Hi Friends: Say hello to Barb! Barb is in her 60’s and looks wonderful! Barb and I have been good friends for quite some time. I must say one of the qualities I admire about her is that she is very conscientious about what she eats and she makes time to exercise.
Here is Barb’s story:
“Unhealthy lifestyle? Tell me about it. I know every unhealthy activity known to man except hardcore drugs. I have to say I never got into that except for nicotine. I used go to the store just to shop for all of my favorite cakes, cookies, starches and ice cream! Then, I would go home and eat until I was sick. That was 20 years ago, and I vowed never to eat like that again. I was sadly 100 pounds heavier than I should have weighed. It is still hard for me to believe it; even now, as I am telling it. That all seems like a lifetime ago, but my return to a more normal weight range has taken me over 10 years.
Some of Barb’s most important tips:
Daily Routine: I aim for 8 hours of sleep and try to incorporate more fruits (at least one citrus) and greens into my diet. Drinking water is a big part of my day, and I drink a minimum of 64 ounces every day. I am truly committed to this goal and it helps!
Carb Counting. I started carb counting when I was diagnosed with Type II Diabetes. There are a lot of ways to do it, but my doctor recommended 45 carbs per meal. If you prefer lighter meals balanced with 3 snacks throughout the day, you can have 3 meals of 35 carbs per meal and 3 snacks of 10 carbs each. Not being extremely fond of math, I just look at the total number of carbs I can have (45 x 3) which is 135 carbs, and I go from there.
T Factor Fat Gram Counter. This counter includes huge amounts of dietary information, including the amount of carbs in every food you can imagine. It is worth it, believe me, to recognize what we are eating and how much we are eating.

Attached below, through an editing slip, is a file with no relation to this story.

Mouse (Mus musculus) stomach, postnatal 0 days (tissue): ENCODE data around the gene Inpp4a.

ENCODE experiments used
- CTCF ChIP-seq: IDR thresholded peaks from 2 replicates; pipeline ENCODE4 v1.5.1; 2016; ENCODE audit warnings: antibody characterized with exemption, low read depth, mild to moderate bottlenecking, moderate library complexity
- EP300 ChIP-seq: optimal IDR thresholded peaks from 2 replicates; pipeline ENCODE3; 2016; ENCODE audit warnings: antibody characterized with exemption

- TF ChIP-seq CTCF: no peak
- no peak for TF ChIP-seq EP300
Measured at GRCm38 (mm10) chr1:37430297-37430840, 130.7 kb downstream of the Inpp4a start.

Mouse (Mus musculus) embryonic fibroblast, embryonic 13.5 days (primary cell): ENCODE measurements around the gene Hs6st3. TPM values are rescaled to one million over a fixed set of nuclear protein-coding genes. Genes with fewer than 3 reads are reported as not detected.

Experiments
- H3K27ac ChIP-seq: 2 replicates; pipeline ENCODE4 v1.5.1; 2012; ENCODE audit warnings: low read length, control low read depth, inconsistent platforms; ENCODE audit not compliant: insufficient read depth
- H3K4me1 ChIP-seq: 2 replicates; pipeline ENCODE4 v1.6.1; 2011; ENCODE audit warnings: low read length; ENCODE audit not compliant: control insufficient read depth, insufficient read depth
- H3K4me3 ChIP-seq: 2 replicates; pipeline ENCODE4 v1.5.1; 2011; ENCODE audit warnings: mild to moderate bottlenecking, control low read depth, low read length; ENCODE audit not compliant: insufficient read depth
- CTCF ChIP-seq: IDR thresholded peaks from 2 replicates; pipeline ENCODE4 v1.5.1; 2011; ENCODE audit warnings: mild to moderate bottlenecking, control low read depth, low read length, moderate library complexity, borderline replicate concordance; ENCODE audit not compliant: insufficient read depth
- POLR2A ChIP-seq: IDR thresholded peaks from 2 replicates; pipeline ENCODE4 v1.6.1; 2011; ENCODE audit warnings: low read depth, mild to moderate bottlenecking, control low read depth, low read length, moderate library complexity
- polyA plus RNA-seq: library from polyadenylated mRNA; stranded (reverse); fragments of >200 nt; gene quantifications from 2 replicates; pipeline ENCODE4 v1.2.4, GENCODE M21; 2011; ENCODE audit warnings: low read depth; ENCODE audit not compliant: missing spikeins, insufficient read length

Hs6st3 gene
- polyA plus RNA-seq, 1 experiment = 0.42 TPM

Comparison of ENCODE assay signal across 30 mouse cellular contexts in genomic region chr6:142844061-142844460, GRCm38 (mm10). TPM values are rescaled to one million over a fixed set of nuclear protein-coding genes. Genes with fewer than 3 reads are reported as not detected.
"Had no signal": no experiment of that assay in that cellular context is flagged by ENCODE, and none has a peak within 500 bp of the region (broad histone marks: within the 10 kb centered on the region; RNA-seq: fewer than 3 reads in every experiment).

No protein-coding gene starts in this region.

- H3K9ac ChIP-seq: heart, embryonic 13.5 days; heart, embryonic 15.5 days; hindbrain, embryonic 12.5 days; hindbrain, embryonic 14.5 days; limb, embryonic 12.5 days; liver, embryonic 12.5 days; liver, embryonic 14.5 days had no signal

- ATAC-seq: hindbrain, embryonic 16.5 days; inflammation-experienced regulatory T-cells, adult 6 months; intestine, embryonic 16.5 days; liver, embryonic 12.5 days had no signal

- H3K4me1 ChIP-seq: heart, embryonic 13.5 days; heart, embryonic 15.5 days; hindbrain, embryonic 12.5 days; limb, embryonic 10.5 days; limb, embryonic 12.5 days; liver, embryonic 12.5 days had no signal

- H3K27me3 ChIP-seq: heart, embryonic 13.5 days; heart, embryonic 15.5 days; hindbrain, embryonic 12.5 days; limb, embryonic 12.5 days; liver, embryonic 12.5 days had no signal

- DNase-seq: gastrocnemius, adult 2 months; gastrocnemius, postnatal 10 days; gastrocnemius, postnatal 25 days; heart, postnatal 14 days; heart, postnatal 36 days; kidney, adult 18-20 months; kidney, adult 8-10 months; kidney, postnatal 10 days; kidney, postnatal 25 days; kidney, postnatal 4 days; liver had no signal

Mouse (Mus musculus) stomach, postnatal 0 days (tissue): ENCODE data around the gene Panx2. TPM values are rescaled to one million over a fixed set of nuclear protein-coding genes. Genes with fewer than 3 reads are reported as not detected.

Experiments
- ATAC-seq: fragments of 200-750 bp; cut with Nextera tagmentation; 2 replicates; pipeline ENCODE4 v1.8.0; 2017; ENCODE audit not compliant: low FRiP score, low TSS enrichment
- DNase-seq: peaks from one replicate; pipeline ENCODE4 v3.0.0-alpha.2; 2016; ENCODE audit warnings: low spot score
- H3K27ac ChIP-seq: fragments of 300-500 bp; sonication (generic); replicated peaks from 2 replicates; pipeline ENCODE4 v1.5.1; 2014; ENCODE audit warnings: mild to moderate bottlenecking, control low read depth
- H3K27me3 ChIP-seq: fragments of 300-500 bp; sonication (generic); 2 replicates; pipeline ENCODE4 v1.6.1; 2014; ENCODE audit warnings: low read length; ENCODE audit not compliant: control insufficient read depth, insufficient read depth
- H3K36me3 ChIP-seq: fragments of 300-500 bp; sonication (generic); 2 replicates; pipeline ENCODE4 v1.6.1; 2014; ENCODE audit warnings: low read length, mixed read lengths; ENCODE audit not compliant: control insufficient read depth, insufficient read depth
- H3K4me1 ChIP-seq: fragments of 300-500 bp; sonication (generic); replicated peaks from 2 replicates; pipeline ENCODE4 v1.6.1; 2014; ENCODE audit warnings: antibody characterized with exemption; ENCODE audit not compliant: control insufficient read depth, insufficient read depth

THE T-FACTOR FAT GRAM COUNTER
Exercise: I do cardio for 30 – 45 minutes and some weight training for my arms and legs a minimum of 3 times per week. My employer compensates me by paying half of my gym dues if I go to the gym 12 times per month! That is an external motivation I can’t pass up. Cardio is basically the treadmill, elliptical or bike. These are very BORING for me; however, since I do these at the gym, there are TV’s to distract and entertain me. I also listen to my music or take the time to meditate, look over my day, think about how I could have done better, not being severe, just real. God speaks during those times we “zone out”, at least to me.
Stretching: Recently, I bought a total gym and have incorporated 5 – 10 minutes of stretching when I get back from the gym. As we age, darn it, stretching BEFORE exercise to avoid injury becomes more important. Remember, stretching itself will burn some calories. So what I guess I am trying to say is: Stretching is great before and after exercise!
Aches, Pains and Progress: I can’t say I am where I want to be YET, but I am getting there. I have “aches and pains” that hold me back sometimes. I am not sure where these “little reminders of aging” are all coming from, but I plan to figure it out this year and deal with it. I do not let how I feel keep me from exercising, unless I am validly sick or have a definite injury. We need to make intellectual or logical choices about health, not emotional ones! I am within 20 pounds of my goal weight and that might sound bad to some people, but it is music to my ears because I am no longer considered “obese” by medical standards, just overweight! I will take it!”
Barb has lots of wonderful tips for us gals we all could use! I, for one, can certainly relate to the “indulging” on lots and lots of sweets all at once! Barb is consistent with her “daily routine” and her exercise program. Notice how Barb says it has taken her over 10 years to get to her range of weight? Please note, for those of us who are middle-aged and older, it takes time! Most of us didn’t put this weight on overnight, and it certainly won’t come off in a day. While reclaiming a healthy weight and better health may become more challenging as we age, Barb is living proof that changing the way you live can change your life for the better! I look forward to implementing some of Barb’s tips.
Thanks for being an inspiration for better health, Barb!